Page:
Bedford and Neher, who heads a group at the Max Planck Institute for Developmental Biology in Tuebingen, Germany, met in early 2012 at a flu symposium and started working together on the predecessor to nextstrain in fall 2014. Nextstrain is based on Bedford and Neher’s earlier code for analyzing and illustrating patterns of epidemic growth, geographic spread and adaptive evolution of the influenza virus.
Called nextflu, it is now used by the World Health Organization and the U.S. Centers for Disease Control and Prevention to help determine which flu virus strain to include in each year’s flu vaccine. Influenza mutates rapidly, quickly outfoxing our immune response, which is why we need a flu shot every year instead of one, lifelong vaccination. The goal of the nextflu project is to make sure the vaccine closely matches circulating strains.
While the two scientists will continue working to improve and update nextflu, they wanted to expand the concept to work for other viruses.
"I'm imagining at some point, nextstrain will have all the viruses on it, basically," Bedford said.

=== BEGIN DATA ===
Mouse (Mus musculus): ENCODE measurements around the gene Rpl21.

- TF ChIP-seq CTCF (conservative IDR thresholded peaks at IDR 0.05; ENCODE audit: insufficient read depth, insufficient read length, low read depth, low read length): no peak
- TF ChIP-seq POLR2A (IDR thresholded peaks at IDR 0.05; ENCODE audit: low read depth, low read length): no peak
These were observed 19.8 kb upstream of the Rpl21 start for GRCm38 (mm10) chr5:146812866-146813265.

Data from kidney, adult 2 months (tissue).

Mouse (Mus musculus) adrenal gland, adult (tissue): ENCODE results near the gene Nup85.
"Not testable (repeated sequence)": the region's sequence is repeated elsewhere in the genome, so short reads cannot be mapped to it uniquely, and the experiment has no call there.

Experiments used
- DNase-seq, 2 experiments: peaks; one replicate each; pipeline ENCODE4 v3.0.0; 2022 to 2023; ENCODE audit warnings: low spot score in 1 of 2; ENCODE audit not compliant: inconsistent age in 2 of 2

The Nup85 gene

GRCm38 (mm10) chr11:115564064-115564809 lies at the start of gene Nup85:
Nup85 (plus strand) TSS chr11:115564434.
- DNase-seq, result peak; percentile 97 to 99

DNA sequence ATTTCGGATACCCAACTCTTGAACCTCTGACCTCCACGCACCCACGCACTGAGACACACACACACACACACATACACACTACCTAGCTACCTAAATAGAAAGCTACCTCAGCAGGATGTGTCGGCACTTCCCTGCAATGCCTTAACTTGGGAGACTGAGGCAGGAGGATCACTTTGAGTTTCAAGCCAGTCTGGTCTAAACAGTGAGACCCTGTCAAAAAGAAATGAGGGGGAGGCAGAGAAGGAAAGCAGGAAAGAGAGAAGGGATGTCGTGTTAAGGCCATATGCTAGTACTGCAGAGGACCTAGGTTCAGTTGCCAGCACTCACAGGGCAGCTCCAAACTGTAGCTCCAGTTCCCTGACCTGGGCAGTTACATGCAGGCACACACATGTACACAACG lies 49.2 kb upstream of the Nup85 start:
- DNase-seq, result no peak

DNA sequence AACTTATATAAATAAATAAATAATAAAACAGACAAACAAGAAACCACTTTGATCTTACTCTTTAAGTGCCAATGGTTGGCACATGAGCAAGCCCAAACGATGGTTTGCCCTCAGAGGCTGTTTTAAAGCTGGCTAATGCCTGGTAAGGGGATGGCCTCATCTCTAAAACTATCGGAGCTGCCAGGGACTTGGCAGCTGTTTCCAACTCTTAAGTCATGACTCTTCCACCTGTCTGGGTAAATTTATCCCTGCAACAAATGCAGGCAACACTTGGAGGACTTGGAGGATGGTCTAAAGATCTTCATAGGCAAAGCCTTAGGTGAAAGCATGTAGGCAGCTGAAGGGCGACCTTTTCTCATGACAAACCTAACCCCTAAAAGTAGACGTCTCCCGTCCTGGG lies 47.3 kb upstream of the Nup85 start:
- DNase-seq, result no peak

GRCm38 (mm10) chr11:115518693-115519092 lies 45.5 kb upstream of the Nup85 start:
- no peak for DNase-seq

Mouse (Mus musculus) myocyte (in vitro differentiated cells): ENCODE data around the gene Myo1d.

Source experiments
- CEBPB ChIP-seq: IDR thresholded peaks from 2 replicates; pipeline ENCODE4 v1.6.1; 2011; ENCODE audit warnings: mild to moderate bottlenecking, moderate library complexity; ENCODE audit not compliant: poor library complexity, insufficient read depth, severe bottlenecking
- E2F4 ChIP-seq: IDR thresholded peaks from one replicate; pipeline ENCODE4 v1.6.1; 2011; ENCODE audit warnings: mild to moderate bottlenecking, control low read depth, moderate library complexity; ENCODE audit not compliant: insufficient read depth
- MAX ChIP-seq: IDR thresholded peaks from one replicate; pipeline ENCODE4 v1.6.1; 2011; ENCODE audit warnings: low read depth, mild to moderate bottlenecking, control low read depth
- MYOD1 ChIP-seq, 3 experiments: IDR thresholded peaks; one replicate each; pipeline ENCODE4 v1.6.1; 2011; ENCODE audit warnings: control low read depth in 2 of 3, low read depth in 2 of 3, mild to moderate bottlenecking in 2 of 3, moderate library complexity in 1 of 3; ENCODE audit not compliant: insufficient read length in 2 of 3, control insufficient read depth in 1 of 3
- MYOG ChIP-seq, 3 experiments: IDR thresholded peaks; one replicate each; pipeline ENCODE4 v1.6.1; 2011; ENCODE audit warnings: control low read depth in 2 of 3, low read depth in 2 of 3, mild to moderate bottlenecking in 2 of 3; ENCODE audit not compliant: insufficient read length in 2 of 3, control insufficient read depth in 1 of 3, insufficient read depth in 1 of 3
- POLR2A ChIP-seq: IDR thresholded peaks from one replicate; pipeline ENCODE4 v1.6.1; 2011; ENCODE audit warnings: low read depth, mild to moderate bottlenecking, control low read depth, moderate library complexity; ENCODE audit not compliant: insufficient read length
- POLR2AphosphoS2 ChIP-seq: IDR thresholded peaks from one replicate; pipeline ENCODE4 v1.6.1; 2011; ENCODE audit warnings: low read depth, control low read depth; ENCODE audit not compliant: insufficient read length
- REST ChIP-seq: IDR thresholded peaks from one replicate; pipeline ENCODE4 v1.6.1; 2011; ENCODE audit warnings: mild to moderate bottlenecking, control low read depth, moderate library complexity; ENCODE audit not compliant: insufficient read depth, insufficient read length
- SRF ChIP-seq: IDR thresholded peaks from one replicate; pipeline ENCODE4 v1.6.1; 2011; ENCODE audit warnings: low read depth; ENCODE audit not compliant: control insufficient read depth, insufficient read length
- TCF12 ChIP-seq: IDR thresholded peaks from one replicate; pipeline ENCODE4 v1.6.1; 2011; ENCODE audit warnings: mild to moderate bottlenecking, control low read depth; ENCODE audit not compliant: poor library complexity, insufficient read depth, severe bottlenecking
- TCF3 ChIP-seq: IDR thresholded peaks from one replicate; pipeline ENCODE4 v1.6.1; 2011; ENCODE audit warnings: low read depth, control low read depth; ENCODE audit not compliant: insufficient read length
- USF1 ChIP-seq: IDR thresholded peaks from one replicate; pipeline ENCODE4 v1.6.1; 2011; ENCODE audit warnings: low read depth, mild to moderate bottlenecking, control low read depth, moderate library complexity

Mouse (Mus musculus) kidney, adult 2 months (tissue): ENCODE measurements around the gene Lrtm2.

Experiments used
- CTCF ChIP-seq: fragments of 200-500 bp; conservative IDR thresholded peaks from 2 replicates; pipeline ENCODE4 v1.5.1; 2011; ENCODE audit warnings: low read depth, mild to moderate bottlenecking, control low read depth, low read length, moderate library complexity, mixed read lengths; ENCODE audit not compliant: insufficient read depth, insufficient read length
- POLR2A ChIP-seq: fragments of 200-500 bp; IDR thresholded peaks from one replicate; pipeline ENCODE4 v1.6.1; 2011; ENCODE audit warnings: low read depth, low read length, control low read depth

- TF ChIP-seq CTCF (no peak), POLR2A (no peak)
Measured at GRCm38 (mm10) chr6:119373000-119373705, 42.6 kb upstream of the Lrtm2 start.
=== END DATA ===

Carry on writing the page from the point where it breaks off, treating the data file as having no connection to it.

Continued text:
The operative words to describe both nextflu and nextstrain are “real time.” Scientists have long analyzed and illustrated patterns of epidemic growth, spread and evolution retrospectively. Bedford and Neher are doing it in real time and predictively, a feat made possible by the increasing availability of genomic data — and the willingness of researchers to share that data.
Bedford is quick to point out that the basics of building a phylogenetic tree from sequence data is not that difficult to do (at least for a computational biologist). But by making the coding modular and openly shared, no one has to start from scratch.
“There are huge efficiencies to be gained by not having to do the same thing over again,” Bedford said. “And generally, you’ll get more out of it if you have more people looking at it.”
In a sense, the two scientists’ recognition in the Open Science competition is a salute toward two types of openness — their willingness to share their coding and the tool’s dependence on other scientists sharing data on genomic sequences.